Harvard Law School Faculty Vote Unanimously for Open Access

Posted May 9th, 2008 by Ellen Duranceau

The faculty of the Harvard Law School has voted unanimously to make articles authored by faculty members available in an open online repository. This is the first law school to commit to open access for its authors’ work.

As reported in the Harvard Law School news, Dean of the Law School Elena Kagan explains the motivation of the vote as a “decision to embrace ‘open access'” that “means that people everywhere can benefit from the ideas generated here at the Law School.”

“The acceptance of open access ensures that our faculty’s world-class scholarship is accessible today and into the future,” reports John Palfrey, the Executive Director of the Berkman Center for Internet & Society at Harvard Law School and Vice Dean of library and information resources, in the same news story.

This vote follows that of the Harvard Faculty of Arts & Sciences, which adopted a similar mandate in February 2008, also by a unanimous vote.

For more information, see stories in:

Harvard Law School news

Peter Suber’s Open Access News

And, for summaries of what MIT faculty are saying and doing in relation to open access, see:

Podcasts with MIT Faculty on Scholarly Publishing and Open Access

MIT Faculty taking action for open access

New Podcast: Professor George Stiny on the “Copy” in Copyright

Posted May 6th, 2008 by Ellen Duranceau

The latest in the series of podcasts on scholarly publication and copyright is an interview with George Stiny, Professor of Computation in the Department of Architecture at MIT.


Professor Stiny explains the significance of copying in the design process from his unusual perspective – a perspective that blends art and design with calculating. Professor Stiny invented shape grammars – the idea of identifying and quantifying a set of rules that can generate an infinite range of designs, much the way rules of grammar in language can generate an infinite range of sentences. His work uses mathematics to capture the creative, generative language of shapes and design.

Download the audio file. (14:42 minutes; 13.5 MB)

The other episodes in the podcast series are available on the scholarly publication website. To subscribe to the MIT Libraries’ Podcasts on Scholarly Publishing, paste this link into iTunes or another podcast reader:

We encourage and welcome your feedback, which you may direct to

Rotch Library Exhibit: Paintings by Carol Schweigert

Posted May 5th, 2008 by MIT Libraries

Exhibit in Rotch Library – Urban Studies/Random Views

Urban Studies/Random Views, on view from May 5th to July 18th, is a collection of recent oil paintings by Carol Schweigert of Dewey Library.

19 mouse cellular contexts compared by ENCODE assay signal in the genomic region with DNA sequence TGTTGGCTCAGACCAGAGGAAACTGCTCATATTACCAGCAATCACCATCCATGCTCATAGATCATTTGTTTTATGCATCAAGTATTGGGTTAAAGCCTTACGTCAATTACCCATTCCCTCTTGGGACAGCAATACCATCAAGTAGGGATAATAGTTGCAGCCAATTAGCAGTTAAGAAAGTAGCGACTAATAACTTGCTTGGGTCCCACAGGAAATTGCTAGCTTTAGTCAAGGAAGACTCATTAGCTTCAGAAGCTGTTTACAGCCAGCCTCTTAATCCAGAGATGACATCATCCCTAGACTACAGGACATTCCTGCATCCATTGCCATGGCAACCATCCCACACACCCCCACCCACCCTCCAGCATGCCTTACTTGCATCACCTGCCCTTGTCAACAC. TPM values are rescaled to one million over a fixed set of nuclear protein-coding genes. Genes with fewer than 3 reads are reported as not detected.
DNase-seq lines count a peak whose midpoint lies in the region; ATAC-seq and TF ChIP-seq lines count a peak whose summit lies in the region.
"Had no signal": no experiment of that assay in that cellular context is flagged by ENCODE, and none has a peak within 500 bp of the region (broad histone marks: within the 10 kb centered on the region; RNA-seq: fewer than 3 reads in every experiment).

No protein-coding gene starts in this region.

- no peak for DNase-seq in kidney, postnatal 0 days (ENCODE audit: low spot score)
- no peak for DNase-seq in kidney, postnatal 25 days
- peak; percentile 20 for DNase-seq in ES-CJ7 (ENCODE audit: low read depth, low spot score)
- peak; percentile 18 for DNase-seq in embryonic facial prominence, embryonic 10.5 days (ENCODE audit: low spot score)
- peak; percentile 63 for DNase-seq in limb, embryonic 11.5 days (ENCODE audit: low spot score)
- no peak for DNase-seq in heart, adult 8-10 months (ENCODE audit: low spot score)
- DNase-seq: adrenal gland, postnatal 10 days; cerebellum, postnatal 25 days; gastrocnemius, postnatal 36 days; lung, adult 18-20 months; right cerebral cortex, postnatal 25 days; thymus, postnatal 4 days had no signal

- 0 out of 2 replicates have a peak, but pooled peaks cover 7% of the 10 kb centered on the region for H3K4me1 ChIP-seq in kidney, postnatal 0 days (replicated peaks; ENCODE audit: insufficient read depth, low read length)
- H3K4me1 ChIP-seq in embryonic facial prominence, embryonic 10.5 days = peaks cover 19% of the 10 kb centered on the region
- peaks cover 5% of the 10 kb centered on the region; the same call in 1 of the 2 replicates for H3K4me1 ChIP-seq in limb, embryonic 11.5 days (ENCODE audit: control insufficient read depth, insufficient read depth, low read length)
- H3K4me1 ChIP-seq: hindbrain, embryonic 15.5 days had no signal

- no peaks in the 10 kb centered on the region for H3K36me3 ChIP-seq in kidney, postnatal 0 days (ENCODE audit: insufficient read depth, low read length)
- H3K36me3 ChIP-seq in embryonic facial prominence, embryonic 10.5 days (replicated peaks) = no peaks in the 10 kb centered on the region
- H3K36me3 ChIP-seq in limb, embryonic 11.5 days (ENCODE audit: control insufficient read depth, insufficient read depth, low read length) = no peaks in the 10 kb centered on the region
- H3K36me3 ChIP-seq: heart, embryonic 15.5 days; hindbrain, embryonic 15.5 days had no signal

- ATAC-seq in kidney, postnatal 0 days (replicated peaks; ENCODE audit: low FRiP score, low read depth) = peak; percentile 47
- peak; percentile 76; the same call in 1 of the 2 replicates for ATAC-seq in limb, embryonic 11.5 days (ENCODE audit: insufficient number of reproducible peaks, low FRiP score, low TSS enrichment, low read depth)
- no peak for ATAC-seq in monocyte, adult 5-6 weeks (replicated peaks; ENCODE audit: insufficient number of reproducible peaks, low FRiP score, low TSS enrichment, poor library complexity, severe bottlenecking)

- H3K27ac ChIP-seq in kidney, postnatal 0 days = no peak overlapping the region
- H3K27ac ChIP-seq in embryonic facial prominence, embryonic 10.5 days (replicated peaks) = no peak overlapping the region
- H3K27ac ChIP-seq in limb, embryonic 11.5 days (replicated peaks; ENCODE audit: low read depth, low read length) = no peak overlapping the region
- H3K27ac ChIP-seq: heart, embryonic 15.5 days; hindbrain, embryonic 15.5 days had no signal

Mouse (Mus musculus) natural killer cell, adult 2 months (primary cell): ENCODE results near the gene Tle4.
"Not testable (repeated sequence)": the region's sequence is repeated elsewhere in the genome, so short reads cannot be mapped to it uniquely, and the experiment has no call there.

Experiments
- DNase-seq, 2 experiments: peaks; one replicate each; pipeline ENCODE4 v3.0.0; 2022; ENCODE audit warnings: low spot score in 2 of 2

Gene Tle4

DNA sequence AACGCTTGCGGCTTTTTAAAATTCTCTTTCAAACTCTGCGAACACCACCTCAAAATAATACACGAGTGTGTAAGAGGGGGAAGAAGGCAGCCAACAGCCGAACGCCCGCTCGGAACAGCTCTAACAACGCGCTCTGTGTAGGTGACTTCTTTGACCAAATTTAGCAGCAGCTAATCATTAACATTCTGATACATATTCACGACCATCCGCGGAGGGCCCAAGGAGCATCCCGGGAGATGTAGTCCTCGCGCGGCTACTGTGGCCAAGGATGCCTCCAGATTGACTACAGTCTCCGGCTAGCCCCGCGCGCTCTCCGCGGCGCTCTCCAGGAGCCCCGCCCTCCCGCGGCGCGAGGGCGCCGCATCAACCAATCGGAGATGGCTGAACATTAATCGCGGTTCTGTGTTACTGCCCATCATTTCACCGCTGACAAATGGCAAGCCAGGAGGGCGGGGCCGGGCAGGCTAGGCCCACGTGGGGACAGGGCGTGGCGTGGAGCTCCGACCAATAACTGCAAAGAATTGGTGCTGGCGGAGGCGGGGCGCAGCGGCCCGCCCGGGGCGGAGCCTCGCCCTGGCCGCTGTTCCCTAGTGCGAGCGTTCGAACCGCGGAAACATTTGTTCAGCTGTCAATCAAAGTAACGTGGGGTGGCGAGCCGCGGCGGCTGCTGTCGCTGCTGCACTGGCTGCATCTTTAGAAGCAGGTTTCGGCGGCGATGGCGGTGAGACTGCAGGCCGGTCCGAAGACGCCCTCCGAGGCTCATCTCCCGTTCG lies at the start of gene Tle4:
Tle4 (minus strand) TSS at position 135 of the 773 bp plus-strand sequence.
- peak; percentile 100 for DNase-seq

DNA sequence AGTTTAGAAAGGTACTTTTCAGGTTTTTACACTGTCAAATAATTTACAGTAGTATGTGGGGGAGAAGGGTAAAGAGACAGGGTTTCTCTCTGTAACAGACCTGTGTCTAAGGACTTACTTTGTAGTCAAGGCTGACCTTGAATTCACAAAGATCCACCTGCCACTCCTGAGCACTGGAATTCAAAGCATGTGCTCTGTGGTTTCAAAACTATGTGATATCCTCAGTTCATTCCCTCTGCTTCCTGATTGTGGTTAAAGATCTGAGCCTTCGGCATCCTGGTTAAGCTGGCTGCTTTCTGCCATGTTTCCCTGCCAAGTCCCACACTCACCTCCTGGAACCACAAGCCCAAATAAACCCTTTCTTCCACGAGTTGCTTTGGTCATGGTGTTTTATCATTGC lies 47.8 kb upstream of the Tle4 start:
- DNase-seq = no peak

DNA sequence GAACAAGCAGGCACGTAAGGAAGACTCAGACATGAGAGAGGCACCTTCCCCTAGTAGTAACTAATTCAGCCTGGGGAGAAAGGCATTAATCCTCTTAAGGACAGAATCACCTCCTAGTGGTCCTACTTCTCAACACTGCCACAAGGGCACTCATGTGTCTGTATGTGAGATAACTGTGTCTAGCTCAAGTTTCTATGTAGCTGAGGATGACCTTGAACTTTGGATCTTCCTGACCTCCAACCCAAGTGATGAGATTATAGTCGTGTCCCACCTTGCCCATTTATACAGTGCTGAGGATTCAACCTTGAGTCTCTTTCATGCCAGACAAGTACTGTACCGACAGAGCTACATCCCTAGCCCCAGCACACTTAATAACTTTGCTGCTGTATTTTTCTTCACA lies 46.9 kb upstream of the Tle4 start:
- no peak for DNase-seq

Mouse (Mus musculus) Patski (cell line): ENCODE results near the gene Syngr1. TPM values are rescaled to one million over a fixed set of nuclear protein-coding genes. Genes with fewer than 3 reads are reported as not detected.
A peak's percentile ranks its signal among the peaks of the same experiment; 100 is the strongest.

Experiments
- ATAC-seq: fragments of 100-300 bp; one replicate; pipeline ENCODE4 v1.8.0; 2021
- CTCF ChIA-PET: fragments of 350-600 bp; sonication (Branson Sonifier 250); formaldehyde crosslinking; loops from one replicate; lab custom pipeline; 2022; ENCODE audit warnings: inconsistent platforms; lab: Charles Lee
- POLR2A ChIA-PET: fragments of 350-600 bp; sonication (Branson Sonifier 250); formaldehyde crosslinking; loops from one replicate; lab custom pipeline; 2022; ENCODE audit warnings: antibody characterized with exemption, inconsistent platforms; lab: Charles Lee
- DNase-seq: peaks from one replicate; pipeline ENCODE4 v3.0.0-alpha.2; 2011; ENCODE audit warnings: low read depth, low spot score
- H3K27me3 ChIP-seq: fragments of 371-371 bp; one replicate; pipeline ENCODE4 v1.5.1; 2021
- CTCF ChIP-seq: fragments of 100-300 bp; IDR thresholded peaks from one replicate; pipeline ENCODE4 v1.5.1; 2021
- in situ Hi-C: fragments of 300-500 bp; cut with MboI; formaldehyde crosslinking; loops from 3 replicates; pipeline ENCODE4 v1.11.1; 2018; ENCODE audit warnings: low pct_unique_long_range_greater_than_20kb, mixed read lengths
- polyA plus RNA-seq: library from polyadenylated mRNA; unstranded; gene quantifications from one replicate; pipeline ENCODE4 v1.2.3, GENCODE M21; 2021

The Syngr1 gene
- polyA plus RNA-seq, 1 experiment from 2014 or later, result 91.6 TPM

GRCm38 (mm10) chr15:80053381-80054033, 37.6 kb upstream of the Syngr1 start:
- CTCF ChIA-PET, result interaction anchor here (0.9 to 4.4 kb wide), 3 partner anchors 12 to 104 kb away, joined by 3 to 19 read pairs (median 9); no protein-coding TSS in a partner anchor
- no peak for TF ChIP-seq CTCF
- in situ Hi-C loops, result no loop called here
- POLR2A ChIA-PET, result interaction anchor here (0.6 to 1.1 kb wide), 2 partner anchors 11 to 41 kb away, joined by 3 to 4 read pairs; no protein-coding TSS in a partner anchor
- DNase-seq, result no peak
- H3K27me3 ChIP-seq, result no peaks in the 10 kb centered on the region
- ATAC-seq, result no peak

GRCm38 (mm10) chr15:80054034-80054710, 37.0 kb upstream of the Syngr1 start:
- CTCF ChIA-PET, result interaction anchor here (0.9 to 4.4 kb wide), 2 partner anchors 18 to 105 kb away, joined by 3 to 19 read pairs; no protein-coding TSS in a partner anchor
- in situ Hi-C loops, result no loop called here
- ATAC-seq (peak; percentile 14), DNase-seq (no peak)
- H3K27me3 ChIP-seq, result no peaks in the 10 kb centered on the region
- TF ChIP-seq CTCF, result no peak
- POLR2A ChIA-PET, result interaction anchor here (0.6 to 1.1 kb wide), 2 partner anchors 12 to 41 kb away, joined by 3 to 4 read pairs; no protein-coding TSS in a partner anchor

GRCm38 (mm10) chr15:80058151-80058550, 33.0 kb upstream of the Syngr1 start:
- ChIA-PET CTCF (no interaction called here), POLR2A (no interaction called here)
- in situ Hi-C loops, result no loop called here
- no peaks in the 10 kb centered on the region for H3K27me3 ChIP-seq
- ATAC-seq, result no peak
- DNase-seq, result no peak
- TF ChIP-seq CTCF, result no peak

The paintings were initially inspired by the dynamic views of the ongoing construction surrounding the Library. The focus expanded to include other views in Cambridge and Charlestown, reflecting the coexistence of the natural and the architectural.

These are traditional plein air paintings with an underlying graphic composition of more modern sensibilities.

A reception is planned for 4:00PM – 6:30PM, Friday, May 9, 2008 in Rotch Library, 7-238.

Bioinformatics Video Tutorials Now Available!

Posted May 2nd, 2008 by Remlee Green

BITS header

Check out the new bioinformatics video tutorials, developed by the MIT Engineering and Science Libraries and Harvard’s Countway Library of Medicine. These tutorials aim to bring research help to your desktop.

The first installment of BITS covers the UCSC Genome Browser, which contains reference sequences and working draft assemblies for a large collection of genomes. The UCSC Genome Browser is developed and maintained by the Genome Bioinformatics Group, a cross-departmental team within the Center for Biomolecular Science and Engineering at UCSC.

Watch these videos to learn more about the UCSC Genome Browser. Learn how to retrieve DNA sequence, display and configure the annotation tracks, identify gene intron-exon boundaries, and use the BLAT tool.

BIT 1.1: UCSC Genome Browser: Getting DNA Sequence (3:57)
BIT 1.2: UCSC Genome Browser: Using Annotation Tracks (5:47)
BIT 1.3: UCSC Genome Browser: Locating Intron-Exon Boundaries (4:56)
BIT 1.4: UCSC Genome Browser: Searching with BLAT (6:14)

Learn at your own convenience and your own pace.

Find the Bioinformatics Tutorial Series (BITS), and many other tutorials, on the video tutorials page.

Questions? Email

Archives’ May exhibit features 1933 Van de Graaff generator

Posted May 1st, 2008 by Lois Beattie

Van de Graaff generatorThis month the Institute Archives and Special Collections focuses on some of MIT’s early energy research. Robert J. Van de Graaff came to MIT in 1931, where he worked on the development of the high-voltage generator that bears his name. May’s Object of the Month describes the apparatus and includes photographs from the 1933 “Progress Report on the M.I.T. High-Voltage Generator at Round Hill.” The exhibit includes a link to a demonstration of the Van de Graaff generator by Professor Walter Lewin.

The Archives holds several collections that contain materials about the Van de Graaff generator: the Papers of Robert J. Van de Graaff (MC 45), the Records of the High Voltage Energy Corporation (MC 153), and the Records of the MIT President (AC 4). All are available for research, with 24 hours’ notice, in 14N-118, Monday to Thursday, 10 am to 4 pm.